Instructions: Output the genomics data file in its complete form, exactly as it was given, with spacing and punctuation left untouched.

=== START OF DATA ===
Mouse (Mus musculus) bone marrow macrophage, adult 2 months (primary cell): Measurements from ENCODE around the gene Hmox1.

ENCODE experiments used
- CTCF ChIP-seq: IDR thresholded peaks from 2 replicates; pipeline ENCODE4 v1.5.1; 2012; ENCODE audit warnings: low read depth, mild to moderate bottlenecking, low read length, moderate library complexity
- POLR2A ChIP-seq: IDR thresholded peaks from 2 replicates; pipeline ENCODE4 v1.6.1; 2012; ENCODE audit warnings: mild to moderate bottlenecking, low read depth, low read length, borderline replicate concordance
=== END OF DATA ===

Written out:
Mouse (Mus musculus) bone marrow macrophage, adult 2 months (primary cell): Measurements from ENCODE around the gene Hmox1.

ENCODE experiments used
- CTCF ChIP-seq: IDR thresholded peaks from 2 replicates; pipeline ENCODE4 v1.5.1; 2012; ENCODE audit warnings: low read depth, mild to moderate bottlenecking, low read length, moderate library complexity
- POLR2A ChIP-seq: IDR thresholded peaks from 2 replicates; pipeline ENCODE4 v1.6.1; 2012; ENCODE audit warnings: mild to moderate bottlenecking, low read depth, low read length, borderline replicate concordance